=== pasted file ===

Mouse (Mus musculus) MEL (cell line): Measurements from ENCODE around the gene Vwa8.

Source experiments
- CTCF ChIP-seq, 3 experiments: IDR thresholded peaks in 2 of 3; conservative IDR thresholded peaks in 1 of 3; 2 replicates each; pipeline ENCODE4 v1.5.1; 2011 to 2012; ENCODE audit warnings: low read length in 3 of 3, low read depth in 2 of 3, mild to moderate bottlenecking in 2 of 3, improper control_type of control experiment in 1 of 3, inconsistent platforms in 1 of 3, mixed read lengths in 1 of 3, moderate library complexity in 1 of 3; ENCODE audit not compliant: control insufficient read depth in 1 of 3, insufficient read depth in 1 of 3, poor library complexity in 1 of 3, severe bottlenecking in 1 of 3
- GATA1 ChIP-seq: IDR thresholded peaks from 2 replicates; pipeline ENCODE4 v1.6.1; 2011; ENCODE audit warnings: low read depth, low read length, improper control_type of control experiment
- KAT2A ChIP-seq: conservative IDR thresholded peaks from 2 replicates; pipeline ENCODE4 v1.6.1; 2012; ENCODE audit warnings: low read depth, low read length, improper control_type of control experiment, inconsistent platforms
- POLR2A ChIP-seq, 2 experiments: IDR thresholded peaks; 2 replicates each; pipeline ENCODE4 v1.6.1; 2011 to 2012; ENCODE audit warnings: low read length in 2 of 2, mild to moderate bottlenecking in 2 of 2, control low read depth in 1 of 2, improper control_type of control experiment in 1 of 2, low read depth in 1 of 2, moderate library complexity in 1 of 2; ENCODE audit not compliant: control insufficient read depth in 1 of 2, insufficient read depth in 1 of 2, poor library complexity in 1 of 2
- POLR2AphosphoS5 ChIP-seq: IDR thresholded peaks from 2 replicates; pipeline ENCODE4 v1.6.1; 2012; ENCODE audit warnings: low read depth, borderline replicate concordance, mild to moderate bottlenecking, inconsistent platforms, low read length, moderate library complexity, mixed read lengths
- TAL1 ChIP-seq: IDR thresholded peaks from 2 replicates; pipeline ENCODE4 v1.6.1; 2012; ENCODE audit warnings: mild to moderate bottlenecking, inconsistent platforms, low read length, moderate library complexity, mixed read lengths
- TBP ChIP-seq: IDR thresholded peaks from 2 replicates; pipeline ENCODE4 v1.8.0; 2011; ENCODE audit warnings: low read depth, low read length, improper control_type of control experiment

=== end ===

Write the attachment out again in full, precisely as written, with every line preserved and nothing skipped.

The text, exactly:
Mouse (Mus musculus) MEL (cell line): Measurements from ENCODE around the gene Vwa8.

Source experiments
- CTCF ChIP-seq, 3 experiments: IDR thresholded peaks in 2 of 3; conservative IDR thresholded peaks in 1 of 3; 2 replicates each; pipeline ENCODE4 v1.5.1; 2011 to 2012; ENCODE audit warnings: low read length in 3 of 3, low read depth in 2 of 3, mild to moderate bottlenecking in 2 of 3, improper control_type of control experiment in 1 of 3, inconsistent platforms in 1 of 3, mixed read lengths in 1 of 3, moderate library complexity in 1 of 3; ENCODE audit not compliant: control insufficient read depth in 1 of 3, insufficient read depth in 1 of 3, poor library complexity in 1 of 3, severe bottlenecking in 1 of 3
- GATA1 ChIP-seq: IDR thresholded peaks from 2 replicates; pipeline ENCODE4 v1.6.1; 2011; ENCODE audit warnings: low read depth, low read length, improper control_type of control experiment
- KAT2A ChIP-seq: conservative IDR thresholded peaks from 2 replicates; pipeline ENCODE4 v1.6.1; 2012; ENCODE audit warnings: low read depth, low read length, improper control_type of control experiment, inconsistent platforms
- POLR2A ChIP-seq, 2 experiments: IDR thresholded peaks; 2 replicates each; pipeline ENCODE4 v1.6.1; 2011 to 2012; ENCODE audit warnings: low read length in 2 of 2, mild to moderate bottlenecking in 2 of 2, control low read depth in 1 of 2, improper control_type of control experiment in 1 of 2, low read depth in 1 of 2, moderate library complexity in 1 of 2; ENCODE audit not compliant: control insufficient read depth in 1 of 2, insufficient read depth in 1 of 2, poor library complexity in 1 of 2
- POLR2AphosphoS5 ChIP-seq: IDR thresholded peaks from 2 replicates; pipeline ENCODE4 v1.6.1; 2012; ENCODE audit warnings: low read depth, borderline replicate concordance, mild to moderate bottlenecking, inconsistent platforms, low read length, moderate library complexity, mixed read lengths
- TAL1 ChIP-seq: IDR thresholded peaks from 2 replicates; pipeline ENCODE4 v1.6.1; 2012; ENCODE audit warnings: mild to moderate bottlenecking, inconsistent platforms, low read length, moderate library complexity, mixed read lengths
- TBP ChIP-seq: IDR thresholded peaks from 2 replicates; pipeline ENCODE4 v1.8.0; 2011; ENCODE audit warnings: low read depth, low read length, improper control_type of control experiment